Investigating a crime scene is not an easy job. It requires years of study to learn how to deal with hard cases, and most importantly, get those cases resolved. This applies not only to real-world crime scenes but also to those in the digital world. An increasingly popular digital payment system that does not rely on banks to verify transactions - cryptocurrency, has enabled anyone and anywhere to send and receive payments. Instead of being physical money being transferred and exchanged in the real world, cryptocurrency payments exist solely as digital entries in an online database that describe specific transactions. When you transfer cryptocurrency funds, transactions are recorded in the public ledger. Cryptocurrency is stored in digital wallets.
Cryptocurrency got its name because it uses encryption to verify transactions. This means that advanced encryption is involved in storing and transferring cryptocurrency data between wallets and public books. The goal of encryption is to provide security and safety.
Unfortunately, crime with cryptocurrencies is on the rise. Cryptocurrency scams include:
Fake Websites: Fake websites that contain fake testimonials and crypto jargon that promise huge, guaranteed returns, provided you continue to invest.
Virtual Ponzi Schemes: Cryptocurrency criminals promote non-existent opportunities to invest in digital currencies and create the illusion of huge returns by repaying old investors with the money of new investors. One fraud operation, BitClub Network, raised more than $ 700 million before its perpetrators were indicted in December 2019.
Celebrity Recommendations: Online scammers present themselves as billionaires or celebrities who promise to multiply your investment in virtual currency, but instead steal what you send. They can also use messaging apps or chat rooms to spread rumors that a well-known businessman supports a particular cryptocurrency. Once they encourage investors to buy and raise the price, fraudsters sell their shares and the currency depreciates.
Romantic Scams: A trend of online dating scams, where scammers persuade people they meet in meeting apps or social media to invest or trade virtual currencies. Our center for Complaints on Internet Crime has published more than 1,800 reports of love scams aimed at cryptocurrencies in the first seven months of 2021, with losses reaching $ 133 million.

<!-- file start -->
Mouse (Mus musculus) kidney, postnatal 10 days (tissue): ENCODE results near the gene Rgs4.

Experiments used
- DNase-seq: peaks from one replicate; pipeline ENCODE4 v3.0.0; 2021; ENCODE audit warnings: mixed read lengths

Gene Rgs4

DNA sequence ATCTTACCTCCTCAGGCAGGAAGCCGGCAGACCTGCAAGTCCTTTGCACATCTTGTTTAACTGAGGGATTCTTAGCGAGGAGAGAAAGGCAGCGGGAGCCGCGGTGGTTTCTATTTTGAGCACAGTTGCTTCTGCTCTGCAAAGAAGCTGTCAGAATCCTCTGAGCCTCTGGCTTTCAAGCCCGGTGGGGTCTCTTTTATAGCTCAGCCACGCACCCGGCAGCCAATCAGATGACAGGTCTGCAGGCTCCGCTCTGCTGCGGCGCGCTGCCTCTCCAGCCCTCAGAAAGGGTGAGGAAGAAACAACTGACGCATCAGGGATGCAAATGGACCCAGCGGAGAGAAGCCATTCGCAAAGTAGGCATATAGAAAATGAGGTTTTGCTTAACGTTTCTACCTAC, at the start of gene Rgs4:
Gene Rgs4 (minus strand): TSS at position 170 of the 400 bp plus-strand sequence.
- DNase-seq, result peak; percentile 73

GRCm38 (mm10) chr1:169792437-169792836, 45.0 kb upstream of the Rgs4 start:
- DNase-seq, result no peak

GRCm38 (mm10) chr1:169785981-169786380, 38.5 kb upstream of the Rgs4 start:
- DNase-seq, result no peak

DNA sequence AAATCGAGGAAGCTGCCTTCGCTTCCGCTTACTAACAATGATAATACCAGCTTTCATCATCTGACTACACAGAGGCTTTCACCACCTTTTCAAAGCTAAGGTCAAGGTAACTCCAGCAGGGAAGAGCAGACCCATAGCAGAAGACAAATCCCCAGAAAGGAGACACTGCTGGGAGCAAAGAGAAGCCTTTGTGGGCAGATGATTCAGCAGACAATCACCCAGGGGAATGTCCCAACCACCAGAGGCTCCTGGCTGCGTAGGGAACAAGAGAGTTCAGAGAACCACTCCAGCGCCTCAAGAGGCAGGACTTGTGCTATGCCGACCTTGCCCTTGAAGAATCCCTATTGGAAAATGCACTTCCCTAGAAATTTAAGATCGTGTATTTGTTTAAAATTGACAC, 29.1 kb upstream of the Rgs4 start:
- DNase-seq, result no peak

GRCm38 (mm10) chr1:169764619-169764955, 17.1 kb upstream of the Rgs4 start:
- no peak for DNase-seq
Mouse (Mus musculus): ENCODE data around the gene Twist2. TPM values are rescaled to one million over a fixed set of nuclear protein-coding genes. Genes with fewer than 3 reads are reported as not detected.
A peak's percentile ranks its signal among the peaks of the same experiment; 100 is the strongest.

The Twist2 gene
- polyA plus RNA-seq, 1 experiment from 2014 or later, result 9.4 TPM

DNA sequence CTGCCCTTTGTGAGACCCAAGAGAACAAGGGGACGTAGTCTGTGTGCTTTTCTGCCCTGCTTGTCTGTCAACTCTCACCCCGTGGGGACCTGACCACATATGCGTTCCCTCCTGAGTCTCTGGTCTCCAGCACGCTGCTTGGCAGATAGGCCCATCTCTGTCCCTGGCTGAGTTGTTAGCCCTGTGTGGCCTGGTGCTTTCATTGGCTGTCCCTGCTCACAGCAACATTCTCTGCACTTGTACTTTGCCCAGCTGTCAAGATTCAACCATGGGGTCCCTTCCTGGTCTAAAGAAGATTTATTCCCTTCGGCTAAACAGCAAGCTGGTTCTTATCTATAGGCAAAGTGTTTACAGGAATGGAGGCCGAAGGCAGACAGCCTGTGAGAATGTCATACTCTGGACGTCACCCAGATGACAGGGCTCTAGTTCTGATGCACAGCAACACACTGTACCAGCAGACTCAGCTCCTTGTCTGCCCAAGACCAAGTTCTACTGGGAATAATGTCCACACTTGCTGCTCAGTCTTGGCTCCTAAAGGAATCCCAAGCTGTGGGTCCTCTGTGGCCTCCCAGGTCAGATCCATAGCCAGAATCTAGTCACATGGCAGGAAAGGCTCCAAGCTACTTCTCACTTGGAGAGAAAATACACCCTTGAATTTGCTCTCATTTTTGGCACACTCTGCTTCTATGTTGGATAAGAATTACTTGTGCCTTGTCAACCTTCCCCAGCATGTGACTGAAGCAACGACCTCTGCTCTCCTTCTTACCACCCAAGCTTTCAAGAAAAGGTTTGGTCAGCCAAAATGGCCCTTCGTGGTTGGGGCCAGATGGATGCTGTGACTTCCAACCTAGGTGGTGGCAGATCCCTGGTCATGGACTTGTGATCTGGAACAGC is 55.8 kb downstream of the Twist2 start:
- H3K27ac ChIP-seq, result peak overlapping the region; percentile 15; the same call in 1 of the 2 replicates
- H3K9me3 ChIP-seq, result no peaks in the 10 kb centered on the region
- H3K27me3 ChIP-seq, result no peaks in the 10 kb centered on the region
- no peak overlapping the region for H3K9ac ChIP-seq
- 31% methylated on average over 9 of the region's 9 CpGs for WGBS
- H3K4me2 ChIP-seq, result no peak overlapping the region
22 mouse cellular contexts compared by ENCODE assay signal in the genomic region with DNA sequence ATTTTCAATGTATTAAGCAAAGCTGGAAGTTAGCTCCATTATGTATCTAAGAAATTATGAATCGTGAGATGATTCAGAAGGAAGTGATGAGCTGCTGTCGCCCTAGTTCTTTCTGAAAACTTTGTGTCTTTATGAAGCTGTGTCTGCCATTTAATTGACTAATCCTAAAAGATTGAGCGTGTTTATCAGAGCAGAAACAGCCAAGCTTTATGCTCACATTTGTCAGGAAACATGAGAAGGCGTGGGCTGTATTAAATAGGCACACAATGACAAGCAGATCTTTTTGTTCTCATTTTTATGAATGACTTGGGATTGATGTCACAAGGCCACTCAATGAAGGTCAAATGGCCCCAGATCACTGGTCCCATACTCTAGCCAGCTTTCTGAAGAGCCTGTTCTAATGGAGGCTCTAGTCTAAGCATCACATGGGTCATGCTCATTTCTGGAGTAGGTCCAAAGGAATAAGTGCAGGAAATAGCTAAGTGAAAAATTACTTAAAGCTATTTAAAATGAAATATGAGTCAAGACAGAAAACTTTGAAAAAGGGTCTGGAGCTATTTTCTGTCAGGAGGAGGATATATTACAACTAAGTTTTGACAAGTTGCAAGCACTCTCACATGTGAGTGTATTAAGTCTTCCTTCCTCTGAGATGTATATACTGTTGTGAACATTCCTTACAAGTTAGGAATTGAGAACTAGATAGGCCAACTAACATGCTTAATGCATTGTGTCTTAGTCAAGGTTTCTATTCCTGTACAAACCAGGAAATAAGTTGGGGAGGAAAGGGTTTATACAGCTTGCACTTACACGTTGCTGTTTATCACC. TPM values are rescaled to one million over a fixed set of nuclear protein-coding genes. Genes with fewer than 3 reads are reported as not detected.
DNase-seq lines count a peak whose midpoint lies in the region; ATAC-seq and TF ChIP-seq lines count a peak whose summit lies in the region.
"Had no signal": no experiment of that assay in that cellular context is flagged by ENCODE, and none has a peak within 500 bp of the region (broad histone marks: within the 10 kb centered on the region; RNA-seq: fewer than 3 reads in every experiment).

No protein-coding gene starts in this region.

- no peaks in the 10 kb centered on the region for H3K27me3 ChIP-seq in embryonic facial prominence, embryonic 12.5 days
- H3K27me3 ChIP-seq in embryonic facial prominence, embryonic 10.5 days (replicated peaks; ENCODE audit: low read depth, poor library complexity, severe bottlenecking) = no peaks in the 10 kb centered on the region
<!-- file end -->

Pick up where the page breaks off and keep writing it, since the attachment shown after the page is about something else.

Otherwise, fraudsters can present themselves as legitimate traders in virtual currencies or set up fake stock exchanges to trick people into giving them money. Another crypto fraud involves fraudulent sales proposals for individual retirement accounts in cryptocurrencies. Then there is the simple hacking of cryptocurrencies, where criminals break into digital wallets where people keep their virtual currency to steal it.
Is cryptocurrency safe?
Cryptocurrencies are usually built using blockchain technology. Blockchain describes the way transactions are recorded into "blocks" and time stamped. It's a fairly complex, technical process, but the result is a digital ledger of cryptocurrency transactions that's hard for hackers to tamper with.
In addition, transactions require a two-factor authentication process. For instance, you might be asked to enter a username and password to start a transaction. Then, you might have to enter an authentication code sent via text to your personal cell phone.
While securities are in place, that does not mean cryptocurrencies are un-hackable. Several high-dollar hacks have cost cryptocurrency start-ups heavily. Hackers hit Coincheck to the tune of $534 million and BitGrail for $195 million, making them two of the biggest cryptocurrency hacks of 2018. Unlike government-backed money, the value of virtual currencies is driven entirely by supply and demand. This can create wild swings that produce significant gains for investors or big losses. And cryptocurrency investments are subject to far less regulatory protection than traditional financial products like stocks, bonds, and mutual funds.
What can you buy with cryptocurrency?
When it was first launched, Bitcoin was intended to be a medium for daily transactions, making it possible to buy everything from a cup of coffee to a computer or even big-ticket items like real estate. That hasn’t quite materialized and, while the number of institutions accepting cryptocurrencies is growing, large transactions involving them are rare. Even so, it is possible to buy a wide variety of products from e-commerce websites using crypto. Here are some examples:
Technology and e-commerce sites - Several companies that sell tech products accept crypto on their websites, such as newegg.com, AT&T, and Microsoft. Overstock, an e-commerce platform, was among the first sites to accept Bitcoin. Shopify, Rakuten, and Home Depot also accept it.
Luxury goods - Some luxury retailers accept crypto as a form of payment. For example, online luxury retailer Bitdials offers Rolex, Patek Philippe, and other high-end watches in return for Bitcoin.
Cars - Some car dealers – from mass-market brands to high-end luxury dealers – already accept cryptocurrency as payment.